Until we have a picture of Spencer in a Halloween costume, here’s an adorable baby Cane Corso in costume, borrowed from http://dogtime.com/holiday/29835-23-awesome-dog-halloween-costume-ideas-pictures

A few years ago, I read an article that said there are basically two types of dogs when the doorbell rings: Santa dogs and Satan dogs. The former think that everyone who arrives at the front door is as wonderful as Santa Claus. The latter think that whoever is at the door must be coming to do bodily harm to the family. Reactive dogs like Spencer fall into the latter category.

That being the case, Halloween is a particularly challenging event for reactive dogs. The doorbell rings constantly, bringing strange-looking creatures to the house, but they are constantly turned away, so clearly are not friends. Continue reading

A new chapter for Spencer

Not too long ago, we took a decision to change trainers. The reasons are largely pragmatic. We are still connected to Irène and would recommend her to anyone, but seeing her meant driving to the edges of Paris, which always involved traffic and parking headaches. Plus we wondered if being in such an urban environment complicated training sessions for Spencer by surrounding him with too much ambient stress. Finally, we are interested in diversifying the kennels where we can leave him, and our new trainer Anaïs is associated with one of those kennels.

We like the idea that he can stay in a kennel where we know they use positive methods, but when we visited he didn’t do so well. The first time, he settled when we left him in a pen near other dogs, but when he was left in an isolated pen the second time, he wasn’t able to settle after 30 minutes. They won’t take him until they are sure he’ll be happy there.

That’s when we hatched the idea of doing his training at the new kennel. It allows him to get used to the place while we’re there and to let him form positive associations with the people and the place.

At our first session, Anaïs explained how his training is going to change now, but careful not to criticize what we had done before. On the contrary, she congratulated us on the progress Spencer had made since she had last seen him about nine months earlier. The changes being made now are because Spencer is capable of things now that he wasn’t before. Notably, he can manage stress much better, which allows us to challenge his limits gradually. Nonetheless, she said it is important to continue to monitor his emotional state and to know when to revert to giving a wide berth to scary things or even walking away.

Since Spencer has more emotional maturity now, we are finally able to start working on giving him less headway and teaching him that we’re in charge. This isn’t about outdated notions of dominance. It’s the same mentality as how parents lay down limits for kids and gradually transmit the rules for living in society.

The first lesson was simply walking around with Spencer and countering him whenever he tried to pull or lunge in one direction, directing him in the opposite direction from where he wanted to go. He sniped at Anaïs several times, but she said, “It’s no big deal. He’s just upset about not getting his own way. He’s throwing a tantrum.” And gradually he stopped.

At the second lesson, he was much calmer in her presence and more focused on where we were telling him to go. So we left the main compound, walked along the road to the other side of a field and entered a fenced in area under the trees that also belongs to the kennel. Anaïs suggested letting Spencer off leash and seeing how he did. He didn’t charge her once. We walked forward and backwards, calling him to come to use when we changed direction. He did great.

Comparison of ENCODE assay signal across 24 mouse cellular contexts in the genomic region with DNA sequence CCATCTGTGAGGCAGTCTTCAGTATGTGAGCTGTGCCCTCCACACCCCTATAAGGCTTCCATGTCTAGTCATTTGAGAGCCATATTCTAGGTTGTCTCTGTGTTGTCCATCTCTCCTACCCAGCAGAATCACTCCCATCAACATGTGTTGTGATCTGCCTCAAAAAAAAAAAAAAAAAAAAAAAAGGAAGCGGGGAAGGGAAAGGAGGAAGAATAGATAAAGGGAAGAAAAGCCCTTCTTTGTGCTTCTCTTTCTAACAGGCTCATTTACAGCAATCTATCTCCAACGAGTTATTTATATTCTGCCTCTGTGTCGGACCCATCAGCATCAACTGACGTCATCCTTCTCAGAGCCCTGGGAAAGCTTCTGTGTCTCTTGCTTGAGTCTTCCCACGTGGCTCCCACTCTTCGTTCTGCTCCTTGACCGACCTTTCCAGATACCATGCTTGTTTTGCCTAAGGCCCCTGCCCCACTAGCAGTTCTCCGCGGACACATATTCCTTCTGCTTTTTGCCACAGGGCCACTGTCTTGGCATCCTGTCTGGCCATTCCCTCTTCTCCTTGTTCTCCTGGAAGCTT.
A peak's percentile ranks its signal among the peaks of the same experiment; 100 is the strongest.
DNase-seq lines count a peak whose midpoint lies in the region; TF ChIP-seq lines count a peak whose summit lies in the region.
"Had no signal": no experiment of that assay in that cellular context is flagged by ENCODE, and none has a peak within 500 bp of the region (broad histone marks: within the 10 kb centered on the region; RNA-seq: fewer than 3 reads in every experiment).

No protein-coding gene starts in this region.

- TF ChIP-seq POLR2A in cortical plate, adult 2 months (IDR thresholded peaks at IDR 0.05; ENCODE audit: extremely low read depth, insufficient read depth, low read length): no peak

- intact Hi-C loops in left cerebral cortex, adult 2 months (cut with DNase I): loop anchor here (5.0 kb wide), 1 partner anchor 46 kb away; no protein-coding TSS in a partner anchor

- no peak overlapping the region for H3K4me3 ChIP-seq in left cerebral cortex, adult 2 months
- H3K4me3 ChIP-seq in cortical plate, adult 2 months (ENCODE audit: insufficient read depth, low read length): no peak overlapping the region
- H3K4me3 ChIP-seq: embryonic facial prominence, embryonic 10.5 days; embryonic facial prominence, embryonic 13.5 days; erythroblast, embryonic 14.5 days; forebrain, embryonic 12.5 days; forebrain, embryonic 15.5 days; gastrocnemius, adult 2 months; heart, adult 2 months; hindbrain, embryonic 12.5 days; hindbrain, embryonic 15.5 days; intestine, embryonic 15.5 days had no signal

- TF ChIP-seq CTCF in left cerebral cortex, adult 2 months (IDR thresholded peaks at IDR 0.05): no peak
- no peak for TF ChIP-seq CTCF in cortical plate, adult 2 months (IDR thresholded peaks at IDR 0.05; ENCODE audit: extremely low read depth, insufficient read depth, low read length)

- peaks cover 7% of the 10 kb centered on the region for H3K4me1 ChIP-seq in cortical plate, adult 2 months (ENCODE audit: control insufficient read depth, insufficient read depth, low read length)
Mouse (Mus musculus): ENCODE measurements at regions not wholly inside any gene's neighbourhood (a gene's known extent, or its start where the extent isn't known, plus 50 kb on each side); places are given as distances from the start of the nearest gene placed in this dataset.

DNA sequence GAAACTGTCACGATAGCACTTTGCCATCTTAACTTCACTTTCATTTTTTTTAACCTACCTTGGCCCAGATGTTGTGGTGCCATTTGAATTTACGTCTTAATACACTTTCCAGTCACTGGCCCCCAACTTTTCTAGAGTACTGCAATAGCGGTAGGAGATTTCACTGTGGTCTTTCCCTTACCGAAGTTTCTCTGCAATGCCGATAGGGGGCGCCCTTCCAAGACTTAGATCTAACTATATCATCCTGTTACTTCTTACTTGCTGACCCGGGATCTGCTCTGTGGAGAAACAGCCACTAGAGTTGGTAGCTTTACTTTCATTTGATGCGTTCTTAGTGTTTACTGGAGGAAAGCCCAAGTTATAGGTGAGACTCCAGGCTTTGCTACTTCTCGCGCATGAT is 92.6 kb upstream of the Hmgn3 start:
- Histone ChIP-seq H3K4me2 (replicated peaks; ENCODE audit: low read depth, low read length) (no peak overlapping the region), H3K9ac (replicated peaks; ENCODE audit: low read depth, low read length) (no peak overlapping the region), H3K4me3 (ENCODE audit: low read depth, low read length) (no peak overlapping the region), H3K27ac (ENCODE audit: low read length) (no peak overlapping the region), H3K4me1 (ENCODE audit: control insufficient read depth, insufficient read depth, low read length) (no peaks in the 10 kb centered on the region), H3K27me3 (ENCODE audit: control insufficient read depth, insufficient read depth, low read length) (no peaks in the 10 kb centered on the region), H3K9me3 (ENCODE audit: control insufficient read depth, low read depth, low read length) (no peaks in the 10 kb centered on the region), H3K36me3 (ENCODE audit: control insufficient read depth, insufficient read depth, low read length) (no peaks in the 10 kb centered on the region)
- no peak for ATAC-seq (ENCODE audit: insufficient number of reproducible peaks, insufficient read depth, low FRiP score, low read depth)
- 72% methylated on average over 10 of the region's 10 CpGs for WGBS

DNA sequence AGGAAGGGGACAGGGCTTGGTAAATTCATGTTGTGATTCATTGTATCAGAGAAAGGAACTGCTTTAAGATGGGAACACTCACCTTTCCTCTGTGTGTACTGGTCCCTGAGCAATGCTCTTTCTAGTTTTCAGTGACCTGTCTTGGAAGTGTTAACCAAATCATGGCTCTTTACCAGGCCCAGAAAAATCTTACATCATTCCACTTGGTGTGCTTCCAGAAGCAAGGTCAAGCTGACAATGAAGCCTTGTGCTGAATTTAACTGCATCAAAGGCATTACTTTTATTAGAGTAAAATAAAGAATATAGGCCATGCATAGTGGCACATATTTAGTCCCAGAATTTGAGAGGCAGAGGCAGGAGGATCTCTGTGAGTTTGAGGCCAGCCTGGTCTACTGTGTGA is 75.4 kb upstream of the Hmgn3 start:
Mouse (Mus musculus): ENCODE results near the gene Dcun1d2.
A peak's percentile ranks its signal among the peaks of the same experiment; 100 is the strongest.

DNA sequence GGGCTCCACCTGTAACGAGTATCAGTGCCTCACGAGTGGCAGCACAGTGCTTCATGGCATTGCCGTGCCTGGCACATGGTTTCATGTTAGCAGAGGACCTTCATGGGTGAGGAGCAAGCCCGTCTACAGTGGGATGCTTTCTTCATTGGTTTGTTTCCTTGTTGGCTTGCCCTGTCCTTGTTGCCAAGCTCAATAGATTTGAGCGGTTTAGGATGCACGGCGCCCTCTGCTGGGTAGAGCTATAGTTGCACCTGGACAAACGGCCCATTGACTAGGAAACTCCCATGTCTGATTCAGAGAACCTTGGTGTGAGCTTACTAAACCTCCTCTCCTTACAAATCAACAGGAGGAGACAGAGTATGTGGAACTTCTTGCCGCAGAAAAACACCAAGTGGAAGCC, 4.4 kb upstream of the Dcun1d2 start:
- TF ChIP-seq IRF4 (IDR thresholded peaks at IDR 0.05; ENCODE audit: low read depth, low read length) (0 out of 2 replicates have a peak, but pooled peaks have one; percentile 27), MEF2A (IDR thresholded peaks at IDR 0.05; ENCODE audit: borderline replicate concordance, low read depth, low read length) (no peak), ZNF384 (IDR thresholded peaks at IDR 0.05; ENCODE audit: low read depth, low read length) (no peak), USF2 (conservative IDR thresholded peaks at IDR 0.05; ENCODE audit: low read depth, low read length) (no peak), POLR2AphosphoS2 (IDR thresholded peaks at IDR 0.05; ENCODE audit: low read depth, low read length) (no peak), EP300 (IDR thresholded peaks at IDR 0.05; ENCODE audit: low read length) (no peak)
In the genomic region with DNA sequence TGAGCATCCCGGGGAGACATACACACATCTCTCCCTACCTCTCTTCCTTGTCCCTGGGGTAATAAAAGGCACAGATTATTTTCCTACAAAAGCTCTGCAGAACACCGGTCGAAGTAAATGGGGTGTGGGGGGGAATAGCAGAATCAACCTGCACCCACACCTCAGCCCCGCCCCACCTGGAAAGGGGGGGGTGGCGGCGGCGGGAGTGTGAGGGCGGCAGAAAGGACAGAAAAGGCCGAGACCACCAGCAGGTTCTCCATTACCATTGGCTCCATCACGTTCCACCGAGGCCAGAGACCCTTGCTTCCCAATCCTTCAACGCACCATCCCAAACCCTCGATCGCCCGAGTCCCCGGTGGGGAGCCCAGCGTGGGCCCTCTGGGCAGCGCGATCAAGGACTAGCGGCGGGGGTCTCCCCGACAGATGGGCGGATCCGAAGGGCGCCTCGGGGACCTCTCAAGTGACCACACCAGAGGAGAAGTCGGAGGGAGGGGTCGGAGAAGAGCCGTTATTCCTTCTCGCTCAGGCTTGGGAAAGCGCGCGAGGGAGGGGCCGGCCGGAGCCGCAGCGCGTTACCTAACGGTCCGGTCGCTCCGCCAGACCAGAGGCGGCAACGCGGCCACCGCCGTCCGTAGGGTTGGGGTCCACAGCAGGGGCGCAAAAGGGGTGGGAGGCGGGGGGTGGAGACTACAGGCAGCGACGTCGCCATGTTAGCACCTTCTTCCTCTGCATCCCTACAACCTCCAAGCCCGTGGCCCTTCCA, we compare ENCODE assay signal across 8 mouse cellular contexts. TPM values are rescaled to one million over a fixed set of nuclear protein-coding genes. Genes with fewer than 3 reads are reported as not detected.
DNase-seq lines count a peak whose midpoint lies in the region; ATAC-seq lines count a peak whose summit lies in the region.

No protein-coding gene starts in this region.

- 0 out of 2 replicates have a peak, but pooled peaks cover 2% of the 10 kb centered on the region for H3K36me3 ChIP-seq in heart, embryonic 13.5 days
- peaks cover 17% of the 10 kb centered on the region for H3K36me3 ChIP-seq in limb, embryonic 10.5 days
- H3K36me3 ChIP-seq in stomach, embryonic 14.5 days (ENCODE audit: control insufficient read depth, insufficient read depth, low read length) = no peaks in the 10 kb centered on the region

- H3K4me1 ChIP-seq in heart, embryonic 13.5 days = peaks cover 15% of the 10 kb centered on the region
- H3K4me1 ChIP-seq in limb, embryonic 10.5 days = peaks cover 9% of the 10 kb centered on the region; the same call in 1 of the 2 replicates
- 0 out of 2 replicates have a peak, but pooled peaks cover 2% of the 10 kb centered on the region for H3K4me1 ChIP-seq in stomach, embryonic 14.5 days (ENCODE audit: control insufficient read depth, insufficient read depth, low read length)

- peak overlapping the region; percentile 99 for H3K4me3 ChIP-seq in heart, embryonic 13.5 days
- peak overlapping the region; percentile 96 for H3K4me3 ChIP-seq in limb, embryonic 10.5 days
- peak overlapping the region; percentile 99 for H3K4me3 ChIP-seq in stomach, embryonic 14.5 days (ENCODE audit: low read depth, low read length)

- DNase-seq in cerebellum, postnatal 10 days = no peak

The third lesson involved Anaïs’ dog. The point was to see how Spencer did with another dog. We consistently blocked him when he tried to run up to the other dog in an uncontrolled fashion. He did pretty well, but just as he got really close, his excitement boiled over, he ran forward and mounted the other dog, which is very rude in canine behavior. The dog was very tolerant, but Anaïs was not happy since her dog is elderly. SHe suggested our seeing another trainer who has “coach” dogs, who will help Spencer learn how to be more polite.

In the meantime, the fourth lesson went great. Anaïs suggested we meet in the neighboring village to see how Spencer does in a more urban environment. We were there early, waiting for her at the parking lot. When she pulled in, I told Spencer, “Look! Anaïs is here!” As she got out of her car, Spencer went forward, tail wagging. and gave her a cuddle. She was as happy and surprised as we were that he recognized her “out of context” and was so happy to see her. We did a walk with Anaïs coaching us, and everyone thought it was a very good lesson. And that’s as far as we’ve gotten with Anaïs so far.

Making school less scary

One of the principles of managing reactive dogs is to help them learn to make positive associations with Scary Things. For any dog — and especially fearful dogs — it’s important to try to introduce new things and people in ways that the dogs can find the experience pleasant and even enjoyable. This means to not push the dog out of it comfort zone and to pair the new thing/person with something nice like a treat.

One error that people make is to ignore the first part of that sentence. The treat alone is not enough to make the experience pleasant for a dog that is feeling highly stressed. In fact, it is often counterproductive. Continue reading

How dog training can make all your relationships better

It’s been a couple of months since I’ve updated the blog due to family upheaval — we’re at that age where parents get seriously ill and sometimes leave us for good. I’m still not completely caught up, so in the meantime, I’d like to share this video with you from TEDxJaffa. It gives a good explanation of the dog training philosophy we espouse and how it can help you take the conflict out of ALL your relationships. I’ve told people many times that rehabilitating Spencer has been a transformational journey for me — causing me to review the kind of leader, boss, wife and even person I want to be. This short (11-minute) video will help you understand why and how that has happened.

Treats that make Spencer go boing

One of the things that makes people resist the concept of positive methods training is the use of treats to “pay” the dog for desired behaviors. Among other critiques, they often think this will make the dog fat. The easy answer is to remind people that they can reduce their dog’s mealtime food. However, I do have to admit that it’s a challenge to get the balance right when you have a dog that is pretty much afraid of everything. When you’re doing treat-based counter-conditioning all day every day, it’s hard, but not impossible, to manage the dog’s nutrition. In addition to the dog’s calorie intake, you also have to bear in mind that many treats sold in stores are really the equivalent of junk food and not very healthy in large quantities. Continue reading